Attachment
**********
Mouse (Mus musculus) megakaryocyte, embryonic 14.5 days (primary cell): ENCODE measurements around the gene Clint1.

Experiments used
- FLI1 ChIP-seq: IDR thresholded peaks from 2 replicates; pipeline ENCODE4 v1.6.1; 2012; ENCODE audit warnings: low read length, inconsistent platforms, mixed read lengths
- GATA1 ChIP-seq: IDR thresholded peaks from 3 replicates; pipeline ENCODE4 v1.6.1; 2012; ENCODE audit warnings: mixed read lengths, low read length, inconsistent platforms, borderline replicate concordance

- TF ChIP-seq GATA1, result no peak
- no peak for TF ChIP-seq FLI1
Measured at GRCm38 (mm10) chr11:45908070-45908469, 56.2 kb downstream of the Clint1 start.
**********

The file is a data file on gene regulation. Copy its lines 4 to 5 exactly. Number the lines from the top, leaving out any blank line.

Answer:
- GATA1 ChIP-seq: IDR thresholded peaks from 3 replicates; pipeline ENCODE4 v1.6.1; 2012; ENCODE audit warnings: mixed read lengths, low read length, inconsistent platforms, borderline replicate concordance

- TF ChIP-seq GATA1, result no peak